Op-Ed: More Progress is Needed to Help Georgians Afford Health Care

Georgia is facing a new kind of health crisis and it isn’t the next Covid variant. Instead, it’s a man-made crisis — one that could raise costs for hundreds of thousands of families in our state and millions more across the nation.

A successful health program is about to expire unless Congress acts to make it permanent. This federal program has worked wonders to expand access to affordable health care here in Georgia. Health insurance subsidies, included and extended in the American Rescue Plan Act in last year, lower the cost of health care for those who struggle the most to afford it. By providing relief for lower-income individuals, the program ensures that affordable care remains accessible for families of every background, income level and health status.

This remarkable success story could soon come to an end unless Congress moves urgently to make it permanent. Termination of this program would bring new burdens to the more than 700,000 Georgians who get their health coverage from the federal insurance marketplace. Without making this program permanent, these Georgians could be forced to pay more just to secure basic care.

How much more will it cost? A report from the Kaiser Family Foundation estimates that premium costs could double for the 14.5 million individuals who recently purchased coverage on the marketplace. A different study determined that in one of the worst scenarios, “a 55-year-old couple earning $70,551 per year” could see premium increases of more than $9,000 a year for access to health coverage.

Congress can keep health coverage affordable for millions of Americans across the country by making these subsidies permanent. Right now, the typical savings for an individual with health insurance subsidies amounts to $600 a year, according to government analysis. This kind of savings helps reduce the burden on families and provide important safeguards against rising medical debts.

With prices of many goods and services rising due to inflation and global bottlenecks, it’s important to do everything possible to ensure families can continue to afford health care. Every dollar not spent on medical expenses is a dollar that can be used to build healthy families and thriving communities. Supporting a child’s education, engaging in cultural and church activities and patronizing local small businesses are all possible when families are less burdened by the high costs of health coverage.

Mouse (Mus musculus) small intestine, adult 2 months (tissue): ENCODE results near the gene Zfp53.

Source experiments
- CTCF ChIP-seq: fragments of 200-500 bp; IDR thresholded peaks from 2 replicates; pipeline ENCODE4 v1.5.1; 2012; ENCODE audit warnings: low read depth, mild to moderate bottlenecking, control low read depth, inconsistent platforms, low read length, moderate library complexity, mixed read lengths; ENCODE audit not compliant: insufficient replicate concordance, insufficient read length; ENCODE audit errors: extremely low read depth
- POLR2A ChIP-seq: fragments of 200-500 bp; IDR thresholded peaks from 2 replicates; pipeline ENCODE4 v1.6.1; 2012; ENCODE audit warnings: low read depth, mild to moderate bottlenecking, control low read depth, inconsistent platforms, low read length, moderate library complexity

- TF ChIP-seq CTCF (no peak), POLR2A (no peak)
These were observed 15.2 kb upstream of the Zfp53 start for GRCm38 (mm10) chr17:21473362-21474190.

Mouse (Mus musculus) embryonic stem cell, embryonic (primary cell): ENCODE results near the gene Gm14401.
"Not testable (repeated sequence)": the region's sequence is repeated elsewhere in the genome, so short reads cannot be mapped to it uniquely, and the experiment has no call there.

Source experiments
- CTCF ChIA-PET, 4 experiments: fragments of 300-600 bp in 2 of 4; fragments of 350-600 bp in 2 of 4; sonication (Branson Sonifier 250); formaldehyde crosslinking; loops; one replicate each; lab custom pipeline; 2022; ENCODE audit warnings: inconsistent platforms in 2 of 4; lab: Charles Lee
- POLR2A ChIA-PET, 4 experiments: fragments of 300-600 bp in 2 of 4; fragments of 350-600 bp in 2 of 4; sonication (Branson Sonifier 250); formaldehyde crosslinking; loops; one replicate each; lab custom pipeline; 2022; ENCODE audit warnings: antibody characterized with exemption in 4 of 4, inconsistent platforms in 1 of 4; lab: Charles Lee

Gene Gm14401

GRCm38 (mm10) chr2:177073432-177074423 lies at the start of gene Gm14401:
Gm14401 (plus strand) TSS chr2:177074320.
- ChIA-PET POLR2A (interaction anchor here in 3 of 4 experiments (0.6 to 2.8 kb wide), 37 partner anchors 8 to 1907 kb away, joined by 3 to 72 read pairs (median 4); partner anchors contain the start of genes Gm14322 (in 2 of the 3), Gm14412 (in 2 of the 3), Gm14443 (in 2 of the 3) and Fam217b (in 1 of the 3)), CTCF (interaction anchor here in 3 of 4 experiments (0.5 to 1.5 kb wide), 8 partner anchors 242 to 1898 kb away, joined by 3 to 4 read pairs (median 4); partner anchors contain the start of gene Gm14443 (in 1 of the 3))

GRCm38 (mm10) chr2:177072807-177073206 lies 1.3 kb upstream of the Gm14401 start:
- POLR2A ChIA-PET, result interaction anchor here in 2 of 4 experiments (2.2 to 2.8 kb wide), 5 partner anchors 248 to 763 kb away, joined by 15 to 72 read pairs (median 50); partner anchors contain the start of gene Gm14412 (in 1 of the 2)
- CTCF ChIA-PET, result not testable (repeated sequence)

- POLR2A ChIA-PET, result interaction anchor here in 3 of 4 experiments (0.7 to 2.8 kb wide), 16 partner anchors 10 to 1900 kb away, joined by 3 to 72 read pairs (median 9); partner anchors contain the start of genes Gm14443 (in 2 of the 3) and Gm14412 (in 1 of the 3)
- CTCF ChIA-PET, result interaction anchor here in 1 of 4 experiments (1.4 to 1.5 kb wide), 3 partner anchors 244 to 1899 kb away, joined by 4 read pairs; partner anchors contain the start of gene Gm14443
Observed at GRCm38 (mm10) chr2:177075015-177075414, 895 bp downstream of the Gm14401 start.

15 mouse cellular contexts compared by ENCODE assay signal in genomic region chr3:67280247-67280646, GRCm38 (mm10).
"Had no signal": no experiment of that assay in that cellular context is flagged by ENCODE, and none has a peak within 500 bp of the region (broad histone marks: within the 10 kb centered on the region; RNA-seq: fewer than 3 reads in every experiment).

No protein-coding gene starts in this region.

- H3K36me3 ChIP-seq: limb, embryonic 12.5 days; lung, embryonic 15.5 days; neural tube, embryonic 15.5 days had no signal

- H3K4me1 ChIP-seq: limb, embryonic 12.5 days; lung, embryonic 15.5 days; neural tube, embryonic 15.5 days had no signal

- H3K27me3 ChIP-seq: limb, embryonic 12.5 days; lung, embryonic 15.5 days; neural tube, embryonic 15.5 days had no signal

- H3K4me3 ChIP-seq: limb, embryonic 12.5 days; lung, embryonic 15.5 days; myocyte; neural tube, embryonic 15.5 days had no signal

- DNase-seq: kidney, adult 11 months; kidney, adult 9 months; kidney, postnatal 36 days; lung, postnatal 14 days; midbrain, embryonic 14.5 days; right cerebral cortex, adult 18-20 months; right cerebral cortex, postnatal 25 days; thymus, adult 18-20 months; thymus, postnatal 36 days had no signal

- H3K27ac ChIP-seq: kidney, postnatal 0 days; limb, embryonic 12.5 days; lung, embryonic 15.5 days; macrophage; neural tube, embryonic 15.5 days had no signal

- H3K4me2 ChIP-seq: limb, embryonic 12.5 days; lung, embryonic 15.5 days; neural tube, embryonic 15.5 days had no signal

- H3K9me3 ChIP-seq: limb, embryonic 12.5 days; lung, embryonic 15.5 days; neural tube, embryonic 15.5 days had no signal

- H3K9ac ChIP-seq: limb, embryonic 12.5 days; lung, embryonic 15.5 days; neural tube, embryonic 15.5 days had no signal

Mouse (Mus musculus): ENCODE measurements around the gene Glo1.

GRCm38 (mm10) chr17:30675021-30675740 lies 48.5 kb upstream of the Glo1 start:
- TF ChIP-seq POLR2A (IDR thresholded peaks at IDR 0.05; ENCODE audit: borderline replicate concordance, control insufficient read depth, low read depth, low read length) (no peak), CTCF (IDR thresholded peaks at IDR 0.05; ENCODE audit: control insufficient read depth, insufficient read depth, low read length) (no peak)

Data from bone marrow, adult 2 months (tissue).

Health care tax credits are especially important to the community in Southwest Atlanta where we have raised our family. My husband, who is an accomplished physician, Alphonzo Overstreet, Jr., founded a medical practice here 20 years ago that continues to keep folks healthy today. I serve on the Atlanta City Council where I have focused on improving city services and boosting community wellness. Working together, we see the great strength and potential of our community every day. This is especially true as Georgians faced down the many challenges of the last few years. With so much reason for optimism in our future, now would be the worst time to make it harder for Atlantans to afford critical health care.

Fortunately, Georgia’s two hardworking U.S. Senators still have time to make a difference in the health of our communities. Senators Raphael Warnock and Jon Ossoff have both fought to do the right thing and protect our access to affordable health care. Now they can build on their good work and stand up for the thousands of Georgians who can’t afford another price hike.

Our nation faces a lot of challenges right now. But keeping health care costs within reach surely must be a top priority. Making these health subsidies permanent is the most straightforward way to keep costs down and ensure the health and well-being of communities across Georgia. That’s why we urge Senators Warnock and Ossoff to keep standing up for Georgia and make these vital subsidies permanent.

The post Op-Ed: More Progress is Needed to Help Georgians Afford Health Care appeared first on The Atlanta Voice.

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